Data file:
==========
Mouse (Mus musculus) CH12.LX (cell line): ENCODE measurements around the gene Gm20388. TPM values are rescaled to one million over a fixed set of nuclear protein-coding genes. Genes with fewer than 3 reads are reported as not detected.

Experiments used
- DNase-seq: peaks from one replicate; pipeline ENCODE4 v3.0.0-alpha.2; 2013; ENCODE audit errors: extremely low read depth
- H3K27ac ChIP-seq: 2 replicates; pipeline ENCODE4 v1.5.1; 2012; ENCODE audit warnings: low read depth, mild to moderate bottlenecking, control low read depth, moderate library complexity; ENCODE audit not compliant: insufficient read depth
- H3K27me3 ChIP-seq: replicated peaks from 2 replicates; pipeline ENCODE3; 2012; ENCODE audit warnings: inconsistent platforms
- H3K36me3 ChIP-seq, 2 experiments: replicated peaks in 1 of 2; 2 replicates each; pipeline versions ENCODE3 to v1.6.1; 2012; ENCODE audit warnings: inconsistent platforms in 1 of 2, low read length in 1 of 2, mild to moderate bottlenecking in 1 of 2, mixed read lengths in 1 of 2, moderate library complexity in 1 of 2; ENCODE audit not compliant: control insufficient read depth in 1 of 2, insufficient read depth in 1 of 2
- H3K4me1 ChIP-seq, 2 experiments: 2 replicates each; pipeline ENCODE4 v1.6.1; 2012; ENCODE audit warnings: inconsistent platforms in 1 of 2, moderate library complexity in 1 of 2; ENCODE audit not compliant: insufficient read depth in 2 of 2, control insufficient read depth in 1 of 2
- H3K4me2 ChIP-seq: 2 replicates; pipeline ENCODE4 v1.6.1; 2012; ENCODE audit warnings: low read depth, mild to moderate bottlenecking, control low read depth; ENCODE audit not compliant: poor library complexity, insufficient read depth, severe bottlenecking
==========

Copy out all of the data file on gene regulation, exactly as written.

Mouse (Mus musculus) CH12.LX (cell line): ENCODE measurements around the gene Gm20388. TPM values are rescaled to one million over a fixed set of nuclear protein-coding genes. Genes with fewer than 3 reads are reported as not detected.

Experiments used
- DNase-seq: peaks from one replicate; pipeline ENCODE4 v3.0.0-alpha.2; 2013; ENCODE audit errors: extremely low read depth
- H3K27ac ChIP-seq: 2 replicates; pipeline ENCODE4 v1.5.1; 2012; ENCODE audit warnings: low read depth, mild to moderate bottlenecking, control low read depth, moderate library complexity; ENCODE audit not compliant: insufficient read depth
- H3K27me3 ChIP-seq: replicated peaks from 2 replicates; pipeline ENCODE3; 2012; ENCODE audit warnings: inconsistent platforms
- H3K36me3 ChIP-seq, 2 experiments: replicated peaks in 1 of 2; 2 replicates each; pipeline versions ENCODE3 to v1.6.1; 2012; ENCODE audit warnings: inconsistent platforms in 1 of 2, low read length in 1 of 2, mild to moderate bottlenecking in 1 of 2, mixed read lengths in 1 of 2, moderate library complexity in 1 of 2; ENCODE audit not compliant: control insufficient read depth in 1 of 2, insufficient read depth in 1 of 2
- H3K4me1 ChIP-seq, 2 experiments: 2 replicates each; pipeline ENCODE4 v1.6.1; 2012; ENCODE audit warnings: inconsistent platforms in 1 of 2, moderate library complexity in 1 of 2; ENCODE audit not compliant: insufficient read depth in 2 of 2, control insufficient read depth in 1 of 2
- H3K4me2 ChIP-seq: 2 replicates; pipeline ENCODE4 v1.6.1; 2012; ENCODE audit warnings: low read depth, mild to moderate bottlenecking, control low read depth; ENCODE audit not compliant: poor library complexity, insufficient read depth, severe bottlenecking